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Home: Perl Programming Help: Beginner:
use of uninitialized value in numeric gt

 



mjw82
Novice

May 14, 2010, 8:30 PM

Post #1 of 14 (2736 views)
use of uninitialized value in numeric gt Can't Post

I keep getting many lines of that error when I run this. I'm trying to input two files each with numbers separated by commas, put them into arrays, and then compare the arrays and tally the results but it doesn't work.



use warnings;
use strict;

open (A, "in.txt");
open (B, "in2.txt");

my @A = split(/,/, <A>);
my @B = split(/,/, <B>);
my $counter = 0;
my $ascore = 0;
my $bscore = 0;

while () {

if ($A[$counter] > $B[$counter]) {
$ascore++;
} elsif ($A[$counter] < $B[$counter]) {
$bscore++;
}
$counter++;
if ($counter == 101) {
last;
}
}

print "$ascore - $bscore";


7stud
Enthusiast

May 15, 2010, 2:10 AM

Post #2 of 14 (2728 views)
Re: [mjw82] use of uninitialized value in numeric gt [In reply to] Can't Post

1) Search google for 'code tags'. Read the first 10 results and come back and post what you have learned.

4) Use the 3-arg form of open(), and use a variable instead of a bareword filehandle:


Code
open my $INFILE, '<', 'data.txt' 
or die "Couldn't open data.txt: $!";




5) Your <A> is in 'scalar context' because split() requires a scalar as the second argument. An array in scalar context returns the length of the array. So both @A and @B contain one element, the number of lines in each file.

That could easily be seen if you printed out the contents of each array, which is always a good idea when you get errors related to an array you are using.


(This post was edited by 7stud on May 15, 2010, 2:19 AM)


mjw82
Novice

May 15, 2010, 7:37 AM

Post #3 of 14 (2711 views)
Re: [7stud] use of uninitialized value in numeric gt [In reply to] Can't Post

This is what my input file looks like:

99,32,47,50,3,64,66,26,81,81,14,17,13,15,70,94,9,32,12,32,32,67,

I don't really get why the arrays show the number of lines in the file. How do I fix the script to do what I want?


mjw82
Novice

May 15, 2010, 7:45 AM

Post #4 of 14 (2710 views)
Re: [mjw82] use of uninitialized value in numeric gt [In reply to] Can't Post

I've changed the script to this but I still get the same error.

use warnings;
use strict;

my @A = ();
my @B = ();

open my $INFILE, '<', 'in.txt'
or die "Couldn't open data.txt: $!";

open my $INFILE2, '<', 'in2.txt'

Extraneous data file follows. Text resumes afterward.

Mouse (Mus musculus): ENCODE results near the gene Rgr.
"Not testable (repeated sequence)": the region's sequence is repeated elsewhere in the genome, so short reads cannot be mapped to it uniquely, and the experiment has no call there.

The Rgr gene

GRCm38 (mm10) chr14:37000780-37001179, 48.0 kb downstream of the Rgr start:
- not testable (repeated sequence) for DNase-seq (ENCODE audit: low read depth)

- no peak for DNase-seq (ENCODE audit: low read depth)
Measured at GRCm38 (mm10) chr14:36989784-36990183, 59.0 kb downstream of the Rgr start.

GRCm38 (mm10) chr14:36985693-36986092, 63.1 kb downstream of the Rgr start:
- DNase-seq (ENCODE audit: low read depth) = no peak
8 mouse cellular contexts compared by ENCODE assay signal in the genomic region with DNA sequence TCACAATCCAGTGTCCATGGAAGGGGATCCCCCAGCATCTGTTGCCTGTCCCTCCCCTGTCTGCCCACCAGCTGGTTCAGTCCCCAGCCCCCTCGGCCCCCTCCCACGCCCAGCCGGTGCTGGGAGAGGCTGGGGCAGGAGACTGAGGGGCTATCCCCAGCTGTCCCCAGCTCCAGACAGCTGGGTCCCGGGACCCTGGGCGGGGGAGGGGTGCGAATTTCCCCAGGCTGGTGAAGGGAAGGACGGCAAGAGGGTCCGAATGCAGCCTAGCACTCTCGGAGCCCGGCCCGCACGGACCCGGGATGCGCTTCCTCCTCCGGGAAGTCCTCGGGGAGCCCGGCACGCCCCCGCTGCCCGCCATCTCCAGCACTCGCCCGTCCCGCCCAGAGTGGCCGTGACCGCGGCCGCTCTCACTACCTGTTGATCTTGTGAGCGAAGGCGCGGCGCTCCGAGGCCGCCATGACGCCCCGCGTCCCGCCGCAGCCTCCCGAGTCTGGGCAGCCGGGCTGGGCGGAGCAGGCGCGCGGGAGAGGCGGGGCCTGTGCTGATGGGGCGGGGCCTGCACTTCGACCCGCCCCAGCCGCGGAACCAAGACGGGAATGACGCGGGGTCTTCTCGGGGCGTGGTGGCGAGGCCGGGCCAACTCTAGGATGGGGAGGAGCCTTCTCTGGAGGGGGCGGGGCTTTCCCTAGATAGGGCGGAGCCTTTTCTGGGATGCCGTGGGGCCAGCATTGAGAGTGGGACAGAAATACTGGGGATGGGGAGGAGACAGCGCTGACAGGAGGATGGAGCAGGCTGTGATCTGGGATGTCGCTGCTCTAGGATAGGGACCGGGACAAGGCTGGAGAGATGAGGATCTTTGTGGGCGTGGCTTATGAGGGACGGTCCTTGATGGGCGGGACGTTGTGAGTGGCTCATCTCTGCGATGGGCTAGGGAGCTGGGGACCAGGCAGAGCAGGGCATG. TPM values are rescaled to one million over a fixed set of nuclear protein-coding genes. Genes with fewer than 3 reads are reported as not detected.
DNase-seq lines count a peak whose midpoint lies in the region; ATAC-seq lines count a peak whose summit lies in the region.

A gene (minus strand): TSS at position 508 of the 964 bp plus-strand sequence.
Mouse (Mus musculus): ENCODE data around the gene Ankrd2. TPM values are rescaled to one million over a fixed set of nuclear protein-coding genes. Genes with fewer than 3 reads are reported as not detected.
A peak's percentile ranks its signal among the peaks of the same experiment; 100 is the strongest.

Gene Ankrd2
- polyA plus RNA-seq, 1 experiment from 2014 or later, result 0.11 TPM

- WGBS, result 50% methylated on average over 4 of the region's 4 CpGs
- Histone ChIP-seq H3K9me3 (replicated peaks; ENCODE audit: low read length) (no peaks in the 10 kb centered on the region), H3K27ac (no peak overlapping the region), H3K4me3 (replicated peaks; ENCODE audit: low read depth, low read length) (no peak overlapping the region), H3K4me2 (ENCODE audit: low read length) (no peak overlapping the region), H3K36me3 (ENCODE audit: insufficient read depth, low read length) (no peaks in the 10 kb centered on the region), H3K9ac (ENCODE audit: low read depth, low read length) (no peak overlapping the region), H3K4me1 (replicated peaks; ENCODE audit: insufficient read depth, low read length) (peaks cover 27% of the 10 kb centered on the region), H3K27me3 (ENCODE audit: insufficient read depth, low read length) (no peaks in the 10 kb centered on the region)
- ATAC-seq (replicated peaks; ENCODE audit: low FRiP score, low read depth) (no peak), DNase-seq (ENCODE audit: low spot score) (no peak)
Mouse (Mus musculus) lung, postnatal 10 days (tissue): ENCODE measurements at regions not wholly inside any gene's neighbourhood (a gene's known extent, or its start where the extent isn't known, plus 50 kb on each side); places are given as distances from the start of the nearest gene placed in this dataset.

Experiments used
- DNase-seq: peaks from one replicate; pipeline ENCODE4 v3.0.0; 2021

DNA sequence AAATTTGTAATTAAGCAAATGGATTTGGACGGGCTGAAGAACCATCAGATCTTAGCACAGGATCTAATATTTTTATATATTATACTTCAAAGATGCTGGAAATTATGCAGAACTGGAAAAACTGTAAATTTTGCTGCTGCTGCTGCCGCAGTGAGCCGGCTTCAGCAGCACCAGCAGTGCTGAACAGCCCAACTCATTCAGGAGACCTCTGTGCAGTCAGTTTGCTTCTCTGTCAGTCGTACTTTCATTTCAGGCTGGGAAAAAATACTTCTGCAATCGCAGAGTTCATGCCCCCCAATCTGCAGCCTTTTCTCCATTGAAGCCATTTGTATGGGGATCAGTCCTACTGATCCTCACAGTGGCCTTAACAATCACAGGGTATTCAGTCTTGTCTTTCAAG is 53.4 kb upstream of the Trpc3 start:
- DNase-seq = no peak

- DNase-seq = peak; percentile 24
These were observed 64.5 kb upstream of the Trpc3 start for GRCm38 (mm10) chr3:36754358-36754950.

or die "Couldn't open data.txt: $!";

foreach ($INFILE) {
push (@A, split(/,/, $_));
}
foreach ($INFILE2) {
push (@B, split(/,/, $_));
}

my $counter = 0;
my $ascore = 0;
my $bscore = 0;

while () {

if ($A[$counter] > $B[$counter]) {
$ascore++;
} elsif ($A[$counter] < $B[$counter]) {
$bscore++;
}
$counter++;
if ($counter == 101) {
last;
}

}

print "$ascore - $bscore";


BillKSmith
Veteran

May 15, 2010, 8:56 AM

Post #5 of 14 (2704 views)
Re: [mjw82] use of uninitialized value in numeric gt [In reply to] Can't Post

If I change your constant 101 to a 22 (the number of numbers in each input file), your original script works fine with the input file you provided. I have little doubt that it would have worked just as well with 101 input numbers on one line. We need to know more about the structure of your input files in order to help you read them correctly.
Good Luck,
Bill


mjw82
Novice

May 15, 2010, 9:07 AM

Post #6 of 14 (2702 views)
Re: [mjw82] use of uninitialized value in numeric gt [In reply to] Can't Post

Oh... ok that makes sense. But I was trying to figure out a way to read it if the file looks like this. It would be much more convenient for me. It was complaining about \n not being an integer. Also, is there a way to split on just whitespaces and not commas? Because I have to manually put the commas in there which is a hassle.

55, 32, 6, 45, 45,
2, 11, 53, 85, 70,
16, 67, 76, 70, 47,
6, 91, 80, 22, 94,
51, 90, 97, 22, 48,
99, 30, 40, 9, 74,
71, 20, 66, 83, 24,
30, 68, 1, 77, 73,
3, 39, 7, 23, 86,
5, 87, 38, 5, 88,
75, 52, 53, 35, 89,
77, 1, 11, 52, 62,
2, 31, 96, 99, 41,
88, 84, 37, 68, 95,
93, 18, 29, 73, 55,
99, 17, 35, 75, 50,
13, 49, 15, 44, 69,
3, 79, 78, 31, 30,
38, 77, 8, 22, 59,
7, 82, 6, 67, 65,


BillKSmith
Veteran

May 15, 2010, 12:45 PM

Post #7 of 14 (2687 views)
Re: [mjw82] use of uninitialized value in numeric gt [In reply to] Can't Post

Undefine $INPUT_RECORD_SEPARATOR ($\) to read the entire file as one 'line'.

Refer: perldoc perlvar

Change the pattern in the split to /\s+/ to split on white-space rather than commas.

refer: perldoc perlre for definition of \s

$/ = undef;
my @A = split(/\s+/, <A> );
my @B = split(/\s+/, <B> );

Change your termination condition to:

if ($counter == 100) {